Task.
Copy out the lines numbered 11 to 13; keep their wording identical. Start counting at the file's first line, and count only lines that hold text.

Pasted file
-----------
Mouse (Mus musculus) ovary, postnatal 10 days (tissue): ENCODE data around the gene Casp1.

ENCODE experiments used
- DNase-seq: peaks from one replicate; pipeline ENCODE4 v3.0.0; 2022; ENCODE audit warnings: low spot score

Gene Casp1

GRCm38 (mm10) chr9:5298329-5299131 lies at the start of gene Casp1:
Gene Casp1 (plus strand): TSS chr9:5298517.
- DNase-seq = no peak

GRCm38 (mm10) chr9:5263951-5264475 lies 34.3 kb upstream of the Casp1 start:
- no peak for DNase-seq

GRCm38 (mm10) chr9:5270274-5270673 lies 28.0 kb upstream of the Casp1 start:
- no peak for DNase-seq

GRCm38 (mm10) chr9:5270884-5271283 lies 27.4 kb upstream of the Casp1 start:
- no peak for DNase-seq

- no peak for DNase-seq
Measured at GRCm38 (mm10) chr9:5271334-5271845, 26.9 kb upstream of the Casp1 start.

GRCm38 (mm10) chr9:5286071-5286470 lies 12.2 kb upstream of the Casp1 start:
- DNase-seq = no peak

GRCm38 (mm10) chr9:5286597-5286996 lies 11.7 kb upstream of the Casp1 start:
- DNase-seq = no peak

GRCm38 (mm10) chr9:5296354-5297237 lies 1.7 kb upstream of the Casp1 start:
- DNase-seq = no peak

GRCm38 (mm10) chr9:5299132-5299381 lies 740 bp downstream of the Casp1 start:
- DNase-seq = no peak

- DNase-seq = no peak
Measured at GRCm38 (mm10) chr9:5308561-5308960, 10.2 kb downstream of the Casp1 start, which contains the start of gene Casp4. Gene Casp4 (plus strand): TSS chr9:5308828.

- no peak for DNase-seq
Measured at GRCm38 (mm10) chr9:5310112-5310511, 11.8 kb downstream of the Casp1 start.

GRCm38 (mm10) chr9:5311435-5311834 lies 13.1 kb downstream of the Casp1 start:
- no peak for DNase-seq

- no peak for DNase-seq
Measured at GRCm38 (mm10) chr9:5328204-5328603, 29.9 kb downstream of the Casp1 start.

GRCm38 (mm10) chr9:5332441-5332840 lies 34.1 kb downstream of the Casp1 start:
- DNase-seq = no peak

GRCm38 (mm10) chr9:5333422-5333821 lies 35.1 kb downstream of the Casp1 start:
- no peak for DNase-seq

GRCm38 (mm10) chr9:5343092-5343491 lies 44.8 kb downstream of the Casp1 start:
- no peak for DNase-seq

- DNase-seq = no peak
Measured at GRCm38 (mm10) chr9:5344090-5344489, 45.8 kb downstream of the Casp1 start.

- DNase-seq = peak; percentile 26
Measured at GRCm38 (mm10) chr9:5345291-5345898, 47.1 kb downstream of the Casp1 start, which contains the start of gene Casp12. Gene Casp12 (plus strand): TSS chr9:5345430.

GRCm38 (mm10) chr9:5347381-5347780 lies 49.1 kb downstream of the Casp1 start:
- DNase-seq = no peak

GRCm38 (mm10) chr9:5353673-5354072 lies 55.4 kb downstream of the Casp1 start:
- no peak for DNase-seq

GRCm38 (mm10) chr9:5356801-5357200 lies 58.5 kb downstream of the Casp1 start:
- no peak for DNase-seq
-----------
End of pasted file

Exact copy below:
- no peak for DNase-seq

GRCm38 (mm10) chr9:5270884-5271283 lies 27.4 kb upstream of the Casp1 start:
- no peak for DNase-seq